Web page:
May. 29th, 1959
Burnham Deepdale, Norfolk, England, UK
Guest TV Roles
Boy at Party
Himself - Guest
British-born Rupert Everett grew up in privileged circumstances, but the wry, sometimes arrogant intellectual was a rebel from the very beginning. At the age of 7, he was placed into the care of Benedictine monks at Ampleforth College where he trained classically on the piano. He was expelled from the Central School of Speech and Drama in London for clashing with his teachers, and instead apprenticed himself at the avant-garde Glasgow Citizen's Theatre in Scotland, performing in such productions as 'Don Juan' and 'Heartbreak House'.
In 1984, Everett successfully filmed a lead role in, Another Country (1984), which he had performed earlier on stage, and shot to international attention, becoming one of England's hottest new star. But, again, the wickedly sharp and suave rebel doused his own fire by clashing with the press and even with his own fans. In 1989, Everett openly declared his own homosexuality -- an announcement that could have mortally wounded his film career. Instead, over time, it seems to have had the opposite effect. His career revitalized as Julia Roberts (I)' gay confidante in My Best Friend's Wedding (1997), and he has continued to impress notably in the classics area with Shakespeare in Love (1998) (as Christopher Marlowe), An Ideal Husband (1999) and A Midsummer Night's Dream (1999) (as Oberon). Lately he has enhanced both films, with his royal portrayals in To Kill a King (2003) and Stage Beauty (2004), and television, with his effortlessly suave Sherlock Holmes in Sherlock Holmes and the Case of the Silk Stocking (2004) (TV). His predilection for smug and smarmy villains of late, such as the cartoonish Dr. Claw in Inspector Gadget (1999) has extended into voice animation with his "unprincely" Prince Charming character in Shrek 2 (2004).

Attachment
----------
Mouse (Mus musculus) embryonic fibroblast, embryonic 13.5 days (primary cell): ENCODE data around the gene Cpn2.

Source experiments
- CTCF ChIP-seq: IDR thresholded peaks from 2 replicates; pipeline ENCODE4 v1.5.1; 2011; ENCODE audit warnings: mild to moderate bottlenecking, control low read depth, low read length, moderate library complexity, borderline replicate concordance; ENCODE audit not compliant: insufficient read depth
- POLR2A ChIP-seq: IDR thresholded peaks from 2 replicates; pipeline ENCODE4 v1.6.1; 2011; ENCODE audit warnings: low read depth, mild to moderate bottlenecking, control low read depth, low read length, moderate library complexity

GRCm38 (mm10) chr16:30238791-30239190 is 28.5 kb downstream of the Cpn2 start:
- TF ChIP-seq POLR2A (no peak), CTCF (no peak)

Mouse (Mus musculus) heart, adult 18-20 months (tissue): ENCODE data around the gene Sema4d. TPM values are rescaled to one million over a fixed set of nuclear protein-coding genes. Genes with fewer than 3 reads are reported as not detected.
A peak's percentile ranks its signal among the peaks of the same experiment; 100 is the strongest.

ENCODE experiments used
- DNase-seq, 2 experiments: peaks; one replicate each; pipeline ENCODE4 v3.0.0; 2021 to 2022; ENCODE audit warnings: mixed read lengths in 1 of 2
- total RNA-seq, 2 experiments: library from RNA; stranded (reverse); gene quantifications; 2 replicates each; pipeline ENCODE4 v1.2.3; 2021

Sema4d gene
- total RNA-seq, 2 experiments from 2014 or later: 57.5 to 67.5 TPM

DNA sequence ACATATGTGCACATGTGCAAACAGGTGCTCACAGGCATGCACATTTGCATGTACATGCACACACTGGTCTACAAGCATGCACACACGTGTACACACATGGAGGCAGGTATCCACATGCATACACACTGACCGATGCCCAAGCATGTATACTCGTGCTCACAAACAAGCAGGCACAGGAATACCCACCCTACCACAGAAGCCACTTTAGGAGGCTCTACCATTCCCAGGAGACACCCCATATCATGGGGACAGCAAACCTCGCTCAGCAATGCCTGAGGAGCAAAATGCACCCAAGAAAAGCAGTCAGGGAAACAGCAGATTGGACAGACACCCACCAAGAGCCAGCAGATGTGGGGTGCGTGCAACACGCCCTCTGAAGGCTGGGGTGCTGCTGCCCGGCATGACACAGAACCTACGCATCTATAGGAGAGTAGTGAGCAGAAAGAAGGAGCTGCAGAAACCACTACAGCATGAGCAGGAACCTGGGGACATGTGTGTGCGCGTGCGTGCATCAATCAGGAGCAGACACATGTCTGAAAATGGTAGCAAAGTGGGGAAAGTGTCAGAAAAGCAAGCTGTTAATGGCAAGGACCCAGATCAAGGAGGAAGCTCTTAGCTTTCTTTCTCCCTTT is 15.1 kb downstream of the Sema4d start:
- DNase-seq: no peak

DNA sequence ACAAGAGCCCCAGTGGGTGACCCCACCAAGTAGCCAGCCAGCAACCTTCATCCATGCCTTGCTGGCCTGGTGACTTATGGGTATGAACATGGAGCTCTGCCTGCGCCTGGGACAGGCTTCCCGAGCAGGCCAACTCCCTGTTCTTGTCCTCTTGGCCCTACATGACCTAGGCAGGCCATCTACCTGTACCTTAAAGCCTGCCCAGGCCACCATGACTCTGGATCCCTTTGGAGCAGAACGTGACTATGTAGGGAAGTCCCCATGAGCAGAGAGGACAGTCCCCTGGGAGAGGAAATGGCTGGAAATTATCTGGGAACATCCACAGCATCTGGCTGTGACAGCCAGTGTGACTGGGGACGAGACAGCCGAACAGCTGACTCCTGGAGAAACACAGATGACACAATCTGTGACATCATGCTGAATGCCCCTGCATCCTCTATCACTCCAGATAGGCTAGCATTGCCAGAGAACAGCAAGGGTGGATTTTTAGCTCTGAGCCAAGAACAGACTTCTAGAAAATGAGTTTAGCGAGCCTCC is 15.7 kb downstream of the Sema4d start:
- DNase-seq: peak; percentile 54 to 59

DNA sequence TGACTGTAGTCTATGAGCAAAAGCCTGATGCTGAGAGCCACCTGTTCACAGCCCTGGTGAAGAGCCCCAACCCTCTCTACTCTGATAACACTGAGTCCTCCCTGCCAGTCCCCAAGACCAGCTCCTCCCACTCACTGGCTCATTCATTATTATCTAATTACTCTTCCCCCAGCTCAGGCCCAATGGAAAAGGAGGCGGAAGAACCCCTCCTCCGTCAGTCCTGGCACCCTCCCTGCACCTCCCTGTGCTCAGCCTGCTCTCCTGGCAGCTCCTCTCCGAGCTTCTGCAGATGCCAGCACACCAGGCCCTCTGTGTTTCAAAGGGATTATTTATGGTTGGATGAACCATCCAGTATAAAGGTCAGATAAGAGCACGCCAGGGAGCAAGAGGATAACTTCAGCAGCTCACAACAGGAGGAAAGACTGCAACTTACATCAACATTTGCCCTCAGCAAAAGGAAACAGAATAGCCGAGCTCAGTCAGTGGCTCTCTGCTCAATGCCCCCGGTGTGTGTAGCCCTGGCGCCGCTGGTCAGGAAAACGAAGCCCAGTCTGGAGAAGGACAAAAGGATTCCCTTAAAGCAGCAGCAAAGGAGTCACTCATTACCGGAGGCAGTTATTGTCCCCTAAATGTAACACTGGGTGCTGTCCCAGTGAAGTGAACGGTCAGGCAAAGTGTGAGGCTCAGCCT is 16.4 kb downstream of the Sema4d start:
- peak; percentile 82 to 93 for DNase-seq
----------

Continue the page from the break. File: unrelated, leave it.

In making his landmark decision to "come out," Rupert becomes a living testament disproving the theory that a truly talented and successful romantic leading man cannot survive the career-killing stigma of being openly gay.
- At his suggestion, 'Madonna' (qv) re-recorded 'Don McLean (I)' (qv)'s classic "American Pie".
- (May 1999) Bought a home in Los Angeles for his dog's sake. His black Lab, Moise, was suffering from painful arthritis, so the actor relocated to the city in order for his beloved pet to heal. Everett even turned down a role on the London stage, because it meant having to have his dog quarantined for six months.
- 1999 VH1 Vogue Fashion Award for most fashionable male celebrity.
- Godfather of 'Madonna' (qv)'s and 'Guy Ritchie' (qv)'s son David.
- He was awarded the 1981 London Critics' Circle Theatre Award (Drama Theatre Awards) for Most Promising New Actor of 1980 for his performance in "Another Country".
- Lives in London, New York, Paris & Miami.
- Writes for "Vanity Fair".
- In _Another Country (1984)_ (qv), Rupert Everett plays "Guy Bennett", a character based on the double agent "Guy Burgess". Everett, however, is related to another of the Cambridge Five, upper-class British diplomats who were Cambridge University men who later secretly spied for the Soviet Union for decades. Everett is the great-nephew of 'Donald Maclean' (qv), who escaped to the Soviet Union in 1951 on his 38th birthday. Maclean was bisexual. (Everett announced in 1989 that he was gay).